CALIFORNIA — Despite record yields, American corn growers are losing money and are on the verge of a farm crisis, says the president of the National Corn Growers Association. Meantime, Ontario producers have been saved by a much lower Canadian dollar.
Kevin Skunes told the Commodity Classic in California that the average Iowa farmer was making a net profit of US $20 an acre 25 years ago, but losing US $10 an acre in 2017 (all dollar amounts below are in U.S. dollars).
“Time is running out to avoid a significant farm crisis,” the Western Producer quoted Skunes as saying.
In 1993, an Iowa farmer was paying $74 per acre in machinery costs, $113 per acre in input costs and $92 per acre in land costs, while the average corn price was $2.25 per bushel and average yields were 133 bu/ac.
In 2017, that farmer was paying $117 per acre in machinery costs, $250 per acre in input costs and $230 per acre in land costs, while the average corn price was $3.36 a bushel on 177 bu/ac yields.
The September, 2018 corn futures hovered around $3.90 a bushel on March 22.
Corn growers are hoping a potential upcoming U.S. farm bill will have better crop insurance programs, risk management programs and research programs. A farm bill is passed about every five years, with the last one passed in 2014.
The problem isn’t just limited to corn. Ron Moore, chairman of the American Soybean Association, said net farm income has dropped almost 50 per cent the last five years.
“You don’t create a farm bill for good times. You create it for bad times,” Moore told Illinois’ Farm Week Now news. “That’s why we need a 2018 farm bill. We can’t afford dramatic cuts.”
American soybean growers are concerned about trade as almost 60 per cent of soybean products are shipped to foreign markets.
The corn growers association is pushing for no changes to the Renewable Fuels Standard program, which requires renewable fuel to be blended into transportation fuel. The oil industry is pushing for a cap on renewable fuel credits at 10 cents a gallon. The price of the credits fluctuates, but ranged from 70 cents to 90 cents last fall.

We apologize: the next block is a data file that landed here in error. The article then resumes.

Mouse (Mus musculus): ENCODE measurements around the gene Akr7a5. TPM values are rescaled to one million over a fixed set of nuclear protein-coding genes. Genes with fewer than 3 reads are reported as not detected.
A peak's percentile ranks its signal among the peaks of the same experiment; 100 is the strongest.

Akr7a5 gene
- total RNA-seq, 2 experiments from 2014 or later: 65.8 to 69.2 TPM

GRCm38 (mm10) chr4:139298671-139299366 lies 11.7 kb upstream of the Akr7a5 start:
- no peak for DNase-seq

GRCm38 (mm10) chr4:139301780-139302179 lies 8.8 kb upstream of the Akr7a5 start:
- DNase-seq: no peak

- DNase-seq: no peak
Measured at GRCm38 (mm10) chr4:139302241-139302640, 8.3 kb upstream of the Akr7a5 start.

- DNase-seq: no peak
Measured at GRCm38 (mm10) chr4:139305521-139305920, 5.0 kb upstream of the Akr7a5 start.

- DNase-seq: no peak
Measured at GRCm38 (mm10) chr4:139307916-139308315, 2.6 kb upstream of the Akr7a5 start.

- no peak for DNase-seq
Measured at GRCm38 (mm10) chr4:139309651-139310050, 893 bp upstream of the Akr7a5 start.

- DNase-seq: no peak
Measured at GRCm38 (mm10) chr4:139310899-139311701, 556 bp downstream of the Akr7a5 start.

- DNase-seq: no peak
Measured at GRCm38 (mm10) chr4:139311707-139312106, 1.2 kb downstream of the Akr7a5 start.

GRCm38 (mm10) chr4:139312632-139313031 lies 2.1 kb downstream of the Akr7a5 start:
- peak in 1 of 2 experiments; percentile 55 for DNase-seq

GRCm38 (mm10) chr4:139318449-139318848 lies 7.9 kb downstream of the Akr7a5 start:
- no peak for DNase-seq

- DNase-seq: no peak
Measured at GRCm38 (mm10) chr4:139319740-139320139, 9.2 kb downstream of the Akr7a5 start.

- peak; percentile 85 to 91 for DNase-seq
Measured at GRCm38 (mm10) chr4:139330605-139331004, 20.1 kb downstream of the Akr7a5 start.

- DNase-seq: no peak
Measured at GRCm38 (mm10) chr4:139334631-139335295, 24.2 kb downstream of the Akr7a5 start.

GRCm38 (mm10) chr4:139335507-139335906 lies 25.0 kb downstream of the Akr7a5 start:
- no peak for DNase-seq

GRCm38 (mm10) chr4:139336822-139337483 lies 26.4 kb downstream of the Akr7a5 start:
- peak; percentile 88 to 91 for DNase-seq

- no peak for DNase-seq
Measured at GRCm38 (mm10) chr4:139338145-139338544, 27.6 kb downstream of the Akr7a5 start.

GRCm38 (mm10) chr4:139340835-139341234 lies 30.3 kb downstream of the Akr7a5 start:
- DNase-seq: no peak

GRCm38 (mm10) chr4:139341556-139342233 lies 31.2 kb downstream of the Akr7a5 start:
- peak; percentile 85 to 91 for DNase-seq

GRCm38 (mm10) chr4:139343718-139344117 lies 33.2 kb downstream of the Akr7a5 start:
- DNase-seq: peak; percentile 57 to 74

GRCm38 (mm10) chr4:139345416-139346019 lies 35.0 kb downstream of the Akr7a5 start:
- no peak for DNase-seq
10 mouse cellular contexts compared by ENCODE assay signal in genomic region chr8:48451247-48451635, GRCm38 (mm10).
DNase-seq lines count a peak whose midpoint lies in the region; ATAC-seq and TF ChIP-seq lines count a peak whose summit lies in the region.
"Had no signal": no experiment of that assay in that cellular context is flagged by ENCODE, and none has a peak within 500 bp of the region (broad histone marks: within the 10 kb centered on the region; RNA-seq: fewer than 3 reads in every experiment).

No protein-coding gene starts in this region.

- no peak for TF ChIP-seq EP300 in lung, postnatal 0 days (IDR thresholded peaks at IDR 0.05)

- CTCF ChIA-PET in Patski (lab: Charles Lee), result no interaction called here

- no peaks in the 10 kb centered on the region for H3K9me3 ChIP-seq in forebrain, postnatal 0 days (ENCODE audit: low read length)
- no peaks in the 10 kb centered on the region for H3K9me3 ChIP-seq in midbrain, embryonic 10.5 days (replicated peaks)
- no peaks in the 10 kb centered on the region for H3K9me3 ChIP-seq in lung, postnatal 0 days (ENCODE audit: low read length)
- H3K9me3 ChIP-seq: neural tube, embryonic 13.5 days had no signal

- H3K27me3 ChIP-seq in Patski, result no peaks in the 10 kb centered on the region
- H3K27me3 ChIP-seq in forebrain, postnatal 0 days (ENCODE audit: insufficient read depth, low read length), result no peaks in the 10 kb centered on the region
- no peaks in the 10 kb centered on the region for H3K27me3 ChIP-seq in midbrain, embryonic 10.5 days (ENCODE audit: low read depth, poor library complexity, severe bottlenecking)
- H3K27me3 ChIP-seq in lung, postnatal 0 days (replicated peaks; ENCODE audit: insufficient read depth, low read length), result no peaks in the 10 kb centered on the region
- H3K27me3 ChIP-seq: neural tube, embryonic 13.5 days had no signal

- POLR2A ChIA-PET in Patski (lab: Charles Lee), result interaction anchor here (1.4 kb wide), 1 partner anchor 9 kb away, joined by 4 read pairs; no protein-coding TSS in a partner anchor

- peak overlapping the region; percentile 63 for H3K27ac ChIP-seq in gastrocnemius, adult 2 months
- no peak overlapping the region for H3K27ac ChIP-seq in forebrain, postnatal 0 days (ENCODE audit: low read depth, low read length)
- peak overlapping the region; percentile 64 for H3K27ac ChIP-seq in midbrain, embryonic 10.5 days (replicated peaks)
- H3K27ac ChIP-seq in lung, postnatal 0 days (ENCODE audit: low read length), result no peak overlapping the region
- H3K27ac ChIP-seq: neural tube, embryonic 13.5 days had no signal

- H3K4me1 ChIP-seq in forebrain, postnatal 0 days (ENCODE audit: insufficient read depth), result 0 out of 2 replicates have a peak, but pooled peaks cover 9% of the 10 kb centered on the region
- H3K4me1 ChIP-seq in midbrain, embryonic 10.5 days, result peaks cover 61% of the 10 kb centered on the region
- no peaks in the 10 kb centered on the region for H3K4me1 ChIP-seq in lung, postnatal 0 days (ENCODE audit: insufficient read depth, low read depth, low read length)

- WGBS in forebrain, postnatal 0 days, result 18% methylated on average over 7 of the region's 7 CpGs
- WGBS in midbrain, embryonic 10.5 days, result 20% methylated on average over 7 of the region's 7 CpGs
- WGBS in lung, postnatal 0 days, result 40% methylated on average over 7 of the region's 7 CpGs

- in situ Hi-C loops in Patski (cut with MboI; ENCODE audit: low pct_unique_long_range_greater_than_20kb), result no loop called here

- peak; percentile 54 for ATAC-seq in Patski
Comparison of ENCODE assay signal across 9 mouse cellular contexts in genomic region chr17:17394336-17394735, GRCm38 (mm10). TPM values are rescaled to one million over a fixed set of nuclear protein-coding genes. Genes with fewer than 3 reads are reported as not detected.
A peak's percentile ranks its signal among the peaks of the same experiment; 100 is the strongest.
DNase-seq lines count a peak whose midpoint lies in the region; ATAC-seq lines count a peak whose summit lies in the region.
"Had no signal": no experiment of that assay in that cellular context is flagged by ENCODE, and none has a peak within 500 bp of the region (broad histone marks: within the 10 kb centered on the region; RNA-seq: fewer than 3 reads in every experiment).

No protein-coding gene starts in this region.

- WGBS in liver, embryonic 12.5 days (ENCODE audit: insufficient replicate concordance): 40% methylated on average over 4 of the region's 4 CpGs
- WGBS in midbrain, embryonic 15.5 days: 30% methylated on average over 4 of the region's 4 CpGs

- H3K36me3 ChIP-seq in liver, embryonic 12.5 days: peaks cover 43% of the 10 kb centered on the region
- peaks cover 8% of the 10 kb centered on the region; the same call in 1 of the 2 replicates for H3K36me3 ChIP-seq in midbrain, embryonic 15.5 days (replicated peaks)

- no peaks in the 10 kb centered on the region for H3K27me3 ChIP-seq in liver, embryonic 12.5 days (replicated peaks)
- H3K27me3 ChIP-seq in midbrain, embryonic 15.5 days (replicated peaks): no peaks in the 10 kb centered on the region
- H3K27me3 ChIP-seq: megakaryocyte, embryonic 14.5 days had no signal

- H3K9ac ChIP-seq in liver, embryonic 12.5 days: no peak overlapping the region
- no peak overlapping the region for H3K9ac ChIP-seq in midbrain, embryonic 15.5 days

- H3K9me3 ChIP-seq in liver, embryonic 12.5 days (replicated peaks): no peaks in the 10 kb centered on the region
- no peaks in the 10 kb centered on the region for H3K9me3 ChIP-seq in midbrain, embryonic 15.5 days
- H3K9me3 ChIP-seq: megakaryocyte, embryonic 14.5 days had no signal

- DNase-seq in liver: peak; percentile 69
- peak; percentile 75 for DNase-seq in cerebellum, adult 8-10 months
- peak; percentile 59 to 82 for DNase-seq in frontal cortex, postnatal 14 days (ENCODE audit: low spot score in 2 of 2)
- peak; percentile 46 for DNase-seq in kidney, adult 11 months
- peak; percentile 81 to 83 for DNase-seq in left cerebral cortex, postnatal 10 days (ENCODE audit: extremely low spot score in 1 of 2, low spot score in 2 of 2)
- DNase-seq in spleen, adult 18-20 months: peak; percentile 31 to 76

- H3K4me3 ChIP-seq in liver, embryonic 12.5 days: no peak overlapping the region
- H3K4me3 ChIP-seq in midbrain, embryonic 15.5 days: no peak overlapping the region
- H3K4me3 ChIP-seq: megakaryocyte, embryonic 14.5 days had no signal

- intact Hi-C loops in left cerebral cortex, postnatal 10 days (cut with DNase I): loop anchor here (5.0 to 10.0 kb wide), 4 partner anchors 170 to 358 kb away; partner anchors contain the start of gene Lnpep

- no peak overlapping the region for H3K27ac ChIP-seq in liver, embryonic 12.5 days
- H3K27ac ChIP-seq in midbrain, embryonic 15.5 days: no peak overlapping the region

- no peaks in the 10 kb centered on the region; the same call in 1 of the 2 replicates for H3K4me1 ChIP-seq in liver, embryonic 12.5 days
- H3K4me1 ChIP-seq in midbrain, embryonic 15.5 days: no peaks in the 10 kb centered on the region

The National Corn Growers Association estimates a cap on credits would devastate American farmers, as a cap would reduce ethanol demand by more than 750 million gallons, would lead to a 25-cent-per-bushel drop in corn prices, and would cost farmers $4 billion per year for the next two years.
In 2017, ethanol accounted for 30 percent of U.S. corn production.
But Ontario farmers don’t face a crisis because producers here benefit from a lower Canadian dollar and lower transportation costs as Ontario farmers are closer to the St. Lawrence Seaway to transport to global markets, said Frank Backx, of Hensall District Co-op in Western Ontario.
“If our dollar was par with the U.S., our farmers here would be hurting big-time too,” Backx said. “That’s kind of what’s saving our butts here at the moment.”
Farmers in North Dakota, for example, are a long way from a water transportation corridor and get way less money for their crops than farmers in Illinois, even though the North Dakota farms don’t yield as much.
Ontario farmers’ input costs — for items like fertilizer, gas and energy — are in American dollars, but “the advantage we get from the grain prices with our cheaper dollar more than offsets the increased inputs we encounter,” said Backx.